Investigations have been launched after a total of four young people died in or around Newcastle this weekend, according to Northumbria Police. A spokesperson said in a statement that drugs, including ketamine and MDMA, are suspected to have been involved in all of the deaths.
On Saturday morning, police were alerted to attend to an unconscious woman at university halls on Richardson Road in Newcastle. The 18-year-old – a student at the University of Newcastle, who is believed to have taken ketamine – was pronounced dead at the scene.
Northumberland Police say that an 18-year-old man was arrested on suspicion of supplying a Class B drug, but has since been released on bail.
On Sunday morning, police were informed of a 21-year old student at Northumbria University – also in Newcastle – becoming ill. The man, who is believed to have taken MDMA, was transported to a hospital but died a short time later. According to police, a 20-year-old man was arrested on suspicion of supplying Class A drugs but has since been released on bail.
On Sunday afternoon, in the same Richardson Road building where the first student was found, police were called to attend to the death of another 18-year-old Newcastle University student. Ketamine was present at the address, and an 18-year-old student was arrested on suspicion of supplying a controlled drug, but has been released on bail.
As a result of the student deaths, police have said they will be conducting consent-based room searches at student accommodation with sniffer dogs.
Another young person, who was not a student, was found dead this weekend in a house in Washington, a town to the south east of Newcastle. Officers and ambulance staff were called to the scene on Saturday afternoon, but the man died shortly after. It is believed his death is MDMA-related.
After the news of the deaths, the Vice-Chancellor of Newcastle University, Professor Chris Day, sent an email to all students, warning them of the dangers of drug and alcohol abuse.
“I know how different the start of this term has been and that it is exciting to be back at university with your friends after the last six months. But your safety is in your hands,” the email read. “If you drink, then make sure you do so sensibly and that you look after each other. Remember, it is against the law to take and supply drugs and it is also extremely dangerous.”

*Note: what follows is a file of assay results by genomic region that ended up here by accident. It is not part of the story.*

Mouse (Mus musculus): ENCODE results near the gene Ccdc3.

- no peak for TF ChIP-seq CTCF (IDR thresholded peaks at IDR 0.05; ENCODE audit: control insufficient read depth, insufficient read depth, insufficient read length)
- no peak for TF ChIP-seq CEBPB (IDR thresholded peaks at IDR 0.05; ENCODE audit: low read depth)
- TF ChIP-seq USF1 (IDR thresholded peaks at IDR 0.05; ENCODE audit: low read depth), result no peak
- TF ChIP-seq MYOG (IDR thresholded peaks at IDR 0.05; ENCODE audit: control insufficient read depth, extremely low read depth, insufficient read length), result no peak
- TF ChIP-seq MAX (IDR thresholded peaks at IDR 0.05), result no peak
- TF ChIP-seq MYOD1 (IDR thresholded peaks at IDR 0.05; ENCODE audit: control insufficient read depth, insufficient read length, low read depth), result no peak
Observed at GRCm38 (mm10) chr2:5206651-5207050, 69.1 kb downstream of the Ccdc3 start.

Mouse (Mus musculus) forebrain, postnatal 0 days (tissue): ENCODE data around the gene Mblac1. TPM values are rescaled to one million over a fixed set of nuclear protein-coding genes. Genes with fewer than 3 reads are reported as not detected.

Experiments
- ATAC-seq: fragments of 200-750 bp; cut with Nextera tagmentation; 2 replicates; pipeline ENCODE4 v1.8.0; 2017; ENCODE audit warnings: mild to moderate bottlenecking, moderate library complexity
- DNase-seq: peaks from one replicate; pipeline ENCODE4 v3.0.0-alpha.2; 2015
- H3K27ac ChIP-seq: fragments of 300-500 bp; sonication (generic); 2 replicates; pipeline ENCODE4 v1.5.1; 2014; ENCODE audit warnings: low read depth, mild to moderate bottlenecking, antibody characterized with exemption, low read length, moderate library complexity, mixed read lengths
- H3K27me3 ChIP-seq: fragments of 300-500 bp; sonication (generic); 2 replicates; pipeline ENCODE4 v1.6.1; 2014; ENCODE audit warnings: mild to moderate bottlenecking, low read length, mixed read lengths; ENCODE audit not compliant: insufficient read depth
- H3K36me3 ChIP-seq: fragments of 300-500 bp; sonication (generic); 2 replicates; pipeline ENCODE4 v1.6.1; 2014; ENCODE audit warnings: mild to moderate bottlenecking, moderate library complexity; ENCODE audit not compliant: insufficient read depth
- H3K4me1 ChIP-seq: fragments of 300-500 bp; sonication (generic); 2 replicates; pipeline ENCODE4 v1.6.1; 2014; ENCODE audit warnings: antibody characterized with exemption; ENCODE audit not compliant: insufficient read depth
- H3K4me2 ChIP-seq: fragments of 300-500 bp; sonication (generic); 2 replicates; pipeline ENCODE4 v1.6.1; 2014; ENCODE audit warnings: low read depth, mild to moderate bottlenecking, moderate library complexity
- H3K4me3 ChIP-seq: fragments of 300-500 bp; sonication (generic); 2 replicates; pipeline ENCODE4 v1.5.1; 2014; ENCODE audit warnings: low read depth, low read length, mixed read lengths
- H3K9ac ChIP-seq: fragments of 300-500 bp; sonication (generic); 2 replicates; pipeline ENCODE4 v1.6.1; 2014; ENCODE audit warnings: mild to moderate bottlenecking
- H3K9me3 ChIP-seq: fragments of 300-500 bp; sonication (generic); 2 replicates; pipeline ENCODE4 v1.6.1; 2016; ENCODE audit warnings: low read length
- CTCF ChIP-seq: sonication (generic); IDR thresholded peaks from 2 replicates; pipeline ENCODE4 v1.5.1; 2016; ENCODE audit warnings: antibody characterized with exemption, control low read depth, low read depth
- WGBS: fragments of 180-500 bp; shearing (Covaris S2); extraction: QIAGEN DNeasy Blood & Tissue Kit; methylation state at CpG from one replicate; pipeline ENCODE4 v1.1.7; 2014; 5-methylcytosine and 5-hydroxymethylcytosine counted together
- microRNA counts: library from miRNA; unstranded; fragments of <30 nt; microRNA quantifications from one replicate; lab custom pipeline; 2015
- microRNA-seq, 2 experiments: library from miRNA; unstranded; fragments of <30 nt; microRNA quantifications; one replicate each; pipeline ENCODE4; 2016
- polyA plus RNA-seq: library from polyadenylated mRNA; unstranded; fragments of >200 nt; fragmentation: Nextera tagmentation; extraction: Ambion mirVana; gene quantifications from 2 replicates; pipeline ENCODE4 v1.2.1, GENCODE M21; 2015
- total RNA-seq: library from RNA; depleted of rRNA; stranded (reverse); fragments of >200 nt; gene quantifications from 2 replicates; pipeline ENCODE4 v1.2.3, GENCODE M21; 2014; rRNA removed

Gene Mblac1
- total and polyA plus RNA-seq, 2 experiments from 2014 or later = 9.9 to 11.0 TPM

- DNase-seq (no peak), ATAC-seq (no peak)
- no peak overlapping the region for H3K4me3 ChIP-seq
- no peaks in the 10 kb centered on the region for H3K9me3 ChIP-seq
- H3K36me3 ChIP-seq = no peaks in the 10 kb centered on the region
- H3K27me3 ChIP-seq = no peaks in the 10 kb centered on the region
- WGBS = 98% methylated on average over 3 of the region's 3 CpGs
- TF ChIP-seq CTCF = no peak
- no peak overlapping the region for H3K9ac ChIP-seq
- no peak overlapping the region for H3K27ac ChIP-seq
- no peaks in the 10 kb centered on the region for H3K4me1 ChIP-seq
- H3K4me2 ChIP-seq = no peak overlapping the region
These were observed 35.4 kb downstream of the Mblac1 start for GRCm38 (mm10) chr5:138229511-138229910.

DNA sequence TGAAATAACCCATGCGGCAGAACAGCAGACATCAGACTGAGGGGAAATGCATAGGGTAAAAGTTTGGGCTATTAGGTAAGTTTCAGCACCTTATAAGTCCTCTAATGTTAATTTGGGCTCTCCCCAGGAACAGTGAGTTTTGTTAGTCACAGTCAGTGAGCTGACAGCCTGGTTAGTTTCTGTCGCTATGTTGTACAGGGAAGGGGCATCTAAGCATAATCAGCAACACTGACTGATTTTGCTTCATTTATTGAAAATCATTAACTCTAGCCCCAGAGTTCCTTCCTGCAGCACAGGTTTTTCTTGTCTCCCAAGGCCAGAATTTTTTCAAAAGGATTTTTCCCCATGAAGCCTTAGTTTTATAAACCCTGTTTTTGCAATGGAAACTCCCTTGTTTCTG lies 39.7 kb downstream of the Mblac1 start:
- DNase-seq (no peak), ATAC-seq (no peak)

Newcastle students have criticised the response. In a tweet, PhD student Alicia Hannah Souter, who researches pre-drinking culture at the university, said, “The email has no empathy or sympathy.” Souter added that the hardline stance “causes more issues than it solves”.
A spokesperson for the University of Newcastle said: “We are devastated to learn of a second death at our University and our wellbeing teams are providing support to those affected […] The health and safety of our students is our utmost priority. Students who are found with illegal substances are subject to disciplinary procedures ranging from written caution to expulsion from the University.”
Professor Fiona Measham, director of drug charity The Loop, said: “University is a period when young adults seek out new experiences and take risks, and experimenting with drugs may be a part of that for some students.
“This autumn, there are additional concerns for students because nightclubs remain closed and pubs are closing early, so student parties are more likely to be in private houses and student halls of residence. Look after your friends, and if someone takes a turn for the worse, please seek medical help immediately.”